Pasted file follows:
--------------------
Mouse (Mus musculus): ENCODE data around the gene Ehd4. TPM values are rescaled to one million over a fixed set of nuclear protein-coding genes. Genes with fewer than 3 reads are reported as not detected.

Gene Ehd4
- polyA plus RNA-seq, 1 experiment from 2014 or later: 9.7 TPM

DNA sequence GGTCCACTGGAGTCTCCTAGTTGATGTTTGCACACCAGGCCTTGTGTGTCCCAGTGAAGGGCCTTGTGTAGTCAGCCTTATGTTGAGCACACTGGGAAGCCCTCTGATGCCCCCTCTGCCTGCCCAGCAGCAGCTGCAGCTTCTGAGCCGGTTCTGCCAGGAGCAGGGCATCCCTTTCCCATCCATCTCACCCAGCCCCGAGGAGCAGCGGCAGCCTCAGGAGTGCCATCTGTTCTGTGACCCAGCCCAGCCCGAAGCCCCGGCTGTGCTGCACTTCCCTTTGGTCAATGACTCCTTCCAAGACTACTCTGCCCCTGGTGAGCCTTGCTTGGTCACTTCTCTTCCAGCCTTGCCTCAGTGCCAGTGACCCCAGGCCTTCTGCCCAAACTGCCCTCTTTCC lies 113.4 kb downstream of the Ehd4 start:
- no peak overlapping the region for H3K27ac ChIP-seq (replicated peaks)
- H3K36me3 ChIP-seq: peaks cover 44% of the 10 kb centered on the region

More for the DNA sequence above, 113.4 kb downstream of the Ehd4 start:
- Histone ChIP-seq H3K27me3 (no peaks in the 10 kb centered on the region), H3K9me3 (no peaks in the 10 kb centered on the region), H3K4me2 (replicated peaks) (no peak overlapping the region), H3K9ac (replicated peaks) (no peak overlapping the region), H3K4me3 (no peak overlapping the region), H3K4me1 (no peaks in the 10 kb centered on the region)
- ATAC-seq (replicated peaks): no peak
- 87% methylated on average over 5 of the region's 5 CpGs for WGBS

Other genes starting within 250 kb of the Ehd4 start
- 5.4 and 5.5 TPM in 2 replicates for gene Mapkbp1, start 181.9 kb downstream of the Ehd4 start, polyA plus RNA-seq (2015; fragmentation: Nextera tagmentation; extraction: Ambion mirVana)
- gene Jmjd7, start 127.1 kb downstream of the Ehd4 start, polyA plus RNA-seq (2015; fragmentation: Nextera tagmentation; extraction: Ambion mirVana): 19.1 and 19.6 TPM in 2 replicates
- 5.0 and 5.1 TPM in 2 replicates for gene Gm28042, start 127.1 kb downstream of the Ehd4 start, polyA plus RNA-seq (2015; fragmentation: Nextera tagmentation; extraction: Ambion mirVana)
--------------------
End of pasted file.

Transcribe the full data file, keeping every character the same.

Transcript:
Mouse (Mus musculus): ENCODE data around the gene Ehd4. TPM values are rescaled to one million over a fixed set of nuclear protein-coding genes. Genes with fewer than 3 reads are reported as not detected.

Gene Ehd4
- polyA plus RNA-seq, 1 experiment from 2014 or later: 9.7 TPM

DNA sequence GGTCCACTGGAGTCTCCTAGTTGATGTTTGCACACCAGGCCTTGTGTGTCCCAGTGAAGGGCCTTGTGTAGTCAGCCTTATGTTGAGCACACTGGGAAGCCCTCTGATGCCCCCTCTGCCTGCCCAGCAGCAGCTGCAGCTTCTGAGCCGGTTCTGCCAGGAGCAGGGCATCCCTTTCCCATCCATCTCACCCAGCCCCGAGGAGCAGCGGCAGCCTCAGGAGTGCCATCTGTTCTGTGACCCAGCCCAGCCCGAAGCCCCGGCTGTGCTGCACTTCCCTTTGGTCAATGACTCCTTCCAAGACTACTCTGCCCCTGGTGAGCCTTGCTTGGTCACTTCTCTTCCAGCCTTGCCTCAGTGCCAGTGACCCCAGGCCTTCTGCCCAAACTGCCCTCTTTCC lies 113.4 kb downstream of the Ehd4 start:
- no peak overlapping the region for H3K27ac ChIP-seq (replicated peaks)
- H3K36me3 ChIP-seq: peaks cover 44% of the 10 kb centered on the region

More for the DNA sequence above, 113.4 kb downstream of the Ehd4 start:
- Histone ChIP-seq H3K27me3 (no peaks in the 10 kb centered on the region), H3K9me3 (no peaks in the 10 kb centered on the region), H3K4me2 (replicated peaks) (no peak overlapping the region), H3K9ac (replicated peaks) (no peak overlapping the region), H3K4me3 (no peak overlapping the region), H3K4me1 (no peaks in the 10 kb centered on the region)
- ATAC-seq (replicated peaks): no peak
- 87% methylated on average over 5 of the region's 5 CpGs for WGBS

Other genes starting within 250 kb of the Ehd4 start
- 5.4 and 5.5 TPM in 2 replicates for gene Mapkbp1, start 181.9 kb downstream of the Ehd4 start, polyA plus RNA-seq (2015; fragmentation: Nextera tagmentation; extraction: Ambion mirVana)
- gene Jmjd7, start 127.1 kb downstream of the Ehd4 start, polyA plus RNA-seq (2015; fragmentation: Nextera tagmentation; extraction: Ambion mirVana): 19.1 and 19.6 TPM in 2 replicates
- 5.0 and 5.1 TPM in 2 replicates for gene Gm28042, start 127.1 kb downstream of the Ehd4 start, polyA plus RNA-seq (2015; fragmentation: Nextera tagmentation; extraction: Ambion mirVana)